Moms, if you have had a ‘normal’ vaginal delivery, more often than not, the vagina would have been stretched and become larger than it was before. This is because during childbirth, the pelvic muscles get stretched and the vaginal muscles loosen. So, you then wonder, is there a way on how to tighten your vagina after giving birth?
Read here for:
- Will I be loose after having a baby
- How to tighten your vagina after giving birth
- How to take care of your vagina after giving birth
Will I be loose after having a baby
One of the most common complaints new moms get to hear from their hubbies with regards to sex is that, the vagina feels “too loose” and that, they “can’t feel anything” during sex.
According to MayoClinic, this is because “after childbirth, decreased muscle tone in the vagina might reduce pleasurable friction during sex — which can influence arousal.”
This can dampen the mom’s confidence in bed and make her feel less sexy. This often leads to a less satisfactory time in bed, which may eventually affect your marriage.
According to Dr. Suzy Elneil, consultant in urogynaecology at University College Hospital in London, your vagina may appear bigger than before.
“The vaginal area may feel looser, softer, and more ‘open,'” she explains. It could also appear bruised or swollen.
This is typical, and the swelling and openness should begin to subside within a few days of your baby’s birth. Your vaginal tissue will most likely not restore to its pre-birth shape, but this should not be an issue. If you are concerned, you may talk to your health provider or doctor and they will guide you through it.
The amount of vaginal stretching that happens during childbirth depends on:
- The size of the baby
- Whether or not you did pelvic floor exercises during pregnancy to tone those muscles in preparation of childbirth.
- How long you pushed during delivery, and whether forceps or vacuum extraction were used etc
- How many deliveries you’ve had before – each delivery is likely to stretch your vagina a tiny bit more.
The good part? The vagina not only has the ability to expand but also the capacity to contract.
Loose vagina after birth: How to tighten your vagina after giving birth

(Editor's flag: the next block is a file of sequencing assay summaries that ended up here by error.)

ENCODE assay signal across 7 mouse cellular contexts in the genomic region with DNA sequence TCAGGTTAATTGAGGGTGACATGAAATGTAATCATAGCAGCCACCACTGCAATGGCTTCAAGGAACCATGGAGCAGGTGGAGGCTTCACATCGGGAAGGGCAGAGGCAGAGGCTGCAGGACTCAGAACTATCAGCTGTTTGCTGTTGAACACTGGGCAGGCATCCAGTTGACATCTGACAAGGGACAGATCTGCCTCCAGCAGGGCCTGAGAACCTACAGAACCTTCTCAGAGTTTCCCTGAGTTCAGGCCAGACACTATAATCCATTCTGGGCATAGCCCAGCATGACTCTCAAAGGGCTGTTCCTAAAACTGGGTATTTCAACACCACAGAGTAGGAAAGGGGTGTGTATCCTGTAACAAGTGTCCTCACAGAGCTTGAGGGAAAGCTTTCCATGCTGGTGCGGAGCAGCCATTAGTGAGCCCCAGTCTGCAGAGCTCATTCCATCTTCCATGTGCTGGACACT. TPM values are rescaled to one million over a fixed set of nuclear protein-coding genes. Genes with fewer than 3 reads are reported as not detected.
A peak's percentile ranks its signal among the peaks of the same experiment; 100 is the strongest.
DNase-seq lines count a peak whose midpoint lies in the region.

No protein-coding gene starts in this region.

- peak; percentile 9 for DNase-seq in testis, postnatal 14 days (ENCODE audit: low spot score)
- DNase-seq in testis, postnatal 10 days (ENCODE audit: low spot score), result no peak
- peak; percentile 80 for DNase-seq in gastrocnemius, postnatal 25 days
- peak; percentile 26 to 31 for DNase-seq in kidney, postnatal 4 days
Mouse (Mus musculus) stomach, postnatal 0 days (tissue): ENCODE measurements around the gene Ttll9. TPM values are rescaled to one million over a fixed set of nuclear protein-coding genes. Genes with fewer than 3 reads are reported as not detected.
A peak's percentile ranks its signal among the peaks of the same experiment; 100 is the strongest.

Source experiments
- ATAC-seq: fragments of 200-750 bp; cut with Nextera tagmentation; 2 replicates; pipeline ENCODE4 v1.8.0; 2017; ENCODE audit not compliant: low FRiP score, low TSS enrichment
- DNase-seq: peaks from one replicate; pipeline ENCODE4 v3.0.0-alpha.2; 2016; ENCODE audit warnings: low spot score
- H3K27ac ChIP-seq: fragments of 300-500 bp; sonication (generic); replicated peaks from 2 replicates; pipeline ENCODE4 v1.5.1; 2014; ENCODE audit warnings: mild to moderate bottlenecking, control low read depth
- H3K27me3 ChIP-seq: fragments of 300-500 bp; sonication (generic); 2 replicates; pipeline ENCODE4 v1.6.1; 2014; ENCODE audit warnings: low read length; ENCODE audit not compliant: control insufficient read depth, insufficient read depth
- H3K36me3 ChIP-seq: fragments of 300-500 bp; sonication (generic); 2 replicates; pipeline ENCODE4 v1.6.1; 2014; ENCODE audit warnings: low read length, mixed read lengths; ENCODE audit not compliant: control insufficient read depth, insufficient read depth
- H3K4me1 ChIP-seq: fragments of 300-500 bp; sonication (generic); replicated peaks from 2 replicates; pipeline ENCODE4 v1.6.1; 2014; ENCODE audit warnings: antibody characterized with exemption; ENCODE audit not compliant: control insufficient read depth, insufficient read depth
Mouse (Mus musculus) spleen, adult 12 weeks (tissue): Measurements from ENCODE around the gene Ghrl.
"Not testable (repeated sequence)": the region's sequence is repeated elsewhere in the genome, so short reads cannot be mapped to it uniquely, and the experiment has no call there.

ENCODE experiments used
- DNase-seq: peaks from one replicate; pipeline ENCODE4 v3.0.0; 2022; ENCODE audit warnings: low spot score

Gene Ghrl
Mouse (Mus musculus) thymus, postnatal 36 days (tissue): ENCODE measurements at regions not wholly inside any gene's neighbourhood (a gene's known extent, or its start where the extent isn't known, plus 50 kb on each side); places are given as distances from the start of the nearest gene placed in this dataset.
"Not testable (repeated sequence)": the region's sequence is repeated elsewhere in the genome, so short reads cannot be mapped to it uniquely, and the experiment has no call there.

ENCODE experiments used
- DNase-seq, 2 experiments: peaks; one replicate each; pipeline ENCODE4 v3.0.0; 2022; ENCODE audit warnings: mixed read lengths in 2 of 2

Here then, are 7 ways on how to take care of your vagina after giving birth, which can help you get your sexy back in the bedroom!
1. Ben-Wa balls
Ben Wa balls are small marble-sized balls that can be used to strengthen the pelvic floor muscles and tighten the vagina. You might want to use lubrication on the balls to help them glide in. Hold the balls inside you by tensing your leg muscles together and doing kegel exercises.
Start out with 15 minutes then try to go longer.
2. Kegels Exercises
The best way to tone your pelvic floor muscles is to do Kegel exercises. And it’s best to start doing them during pregnancy, as it makes it easier for those muscles to get back in shape post-delivery.
Simply tighten your pelvic muscles like you are trying to stop peeing. The best part about Kegels is that you can do them whenever and wherever you want.
Start by holding the squeeze for 4 or 5 seconds at first. When you get better at them, aim to keep the muscles contracted for 10 seconds at a time, relaxing for 10 seconds in between ‘squeezes’. Try to do at least three sets of Kegels through your day.
In fact, for best results, it is recommended that moms do Kegels 5 minutes a day, 3 times a day during pregnancy and after birth.
3. Leg raises
These simple exercises are a great way to tighten your vaginal muscles naturally.
To do a leg raise, lie down on your back on the floor, and raise your legs upwards one after the other. Make sure that your legs are straight while lifting and lowering them.
A variation to this technique involves moving both of your legs sideways. For best results, do this exercise for around ten minutes, and repeat it for at least five times everyday.
How to tighten your vagina? Have an orgasm! Yes, that’s right! Did you know that during an orgasm, the pelvic floor muscles contract and release? So the more you orgasm, the more you strengthen your pelvic floor muscles. And the stronger your pelvic floor muscles are, the better you orgasm. As simple as that *wink*.
5. Vaginal cones
Have you heard of a vaginal cone?
A vaginal cone is a cone-shaped device that looks like a regular tampon, but has weights attached to it. (The weights can usually be inserted into the cones.)